Iceland is the home to many spectacular waterfalls, due to the North atlantic which produces rain and snow; and a near-Artic location which gave rise to the many glaciers which melt and feed many rivers during summer. During my last trip to Iceland, I managed to visit and photograph a few of them.
Goðafoss (literally waterfall of the gods) is the most spectacular waterfall in Iceland. It spans a width of 30 meters and falls from a height of 12m, fed by the water from the river Skjálfandafljót.
We accidentally came across a section of it during a rest stop on our way from Akureyri Airport to our guest house, but properly visited it again the following day.
I took the opening shot close to sunset, with a 10-stop ND filter to achieve the silky-water effect. We didn’t really get a spectacular sunset, but the warm/pink hue that the ND filter gave to the resulting picture is a nice touch and adds to the mood.
One challenge of shooting large waterfalls like this is the spray from the water, especially when doing long exposures. I had to clean the ND filter after each shot to ensure that the water droplets don’t ruin the shot.
We stayed till the sky turned dark, in hopes that we would catch the Aurora Borealis, and were glad that the wait wasn’t in vain. We were rewarded by the spectacular display of the Aurora Borealis dancing over the falls.
On the way to the Svartifoss (Black Waterfall) in Skaftafell National Park, we came across the Hundafoss (Dog’s Fall.)
Trekking further up eventually brings us to Svartifoss (Black Falls), so called because of the blackish, hexagonal basalt columns surrounding it. I had the most beautiful, warm afternoon light when I saw it from the top.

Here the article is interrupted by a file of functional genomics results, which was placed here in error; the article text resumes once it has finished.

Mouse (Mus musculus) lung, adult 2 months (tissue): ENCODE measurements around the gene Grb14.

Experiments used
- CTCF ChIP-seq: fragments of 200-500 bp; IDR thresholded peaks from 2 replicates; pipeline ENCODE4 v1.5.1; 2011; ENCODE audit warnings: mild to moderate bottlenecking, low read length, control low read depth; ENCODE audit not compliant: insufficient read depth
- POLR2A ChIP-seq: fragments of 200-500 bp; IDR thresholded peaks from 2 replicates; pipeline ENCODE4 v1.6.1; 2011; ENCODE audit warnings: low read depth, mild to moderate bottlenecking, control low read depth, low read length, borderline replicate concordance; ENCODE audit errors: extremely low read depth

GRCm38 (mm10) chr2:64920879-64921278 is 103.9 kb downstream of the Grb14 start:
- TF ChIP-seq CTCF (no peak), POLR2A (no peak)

Unfortunately, by the time I got nearer, the light has pretty much faded. The below is a three-shot HDR image.
Foss á Siðu
We came across this unknown waterfall while on the way to Skogafoss, attracted by the rainbow produced from the water droplets and the morning sun. It was only later when I tried to look up the location via my iPhone photos of the place that I found out what it’s called. While not as spectacular as the rest of the falls, it’s the only one in our trip that had a rainbow in it.
Finally, we got to another huge waterfall, Skogafoss. We had spent too much time stopping for photos along the way, so by the time we got here, the light has faded. I managed to get a couple of shots before more people came. Again, this was shot with a 10-stop ND filter.
We were supposed to visit Seljalandsfoss after this, but it had turned dark and there isn’t any time left. I hope to be able to visit that soon, along with the DC-3 plane wreck nearby.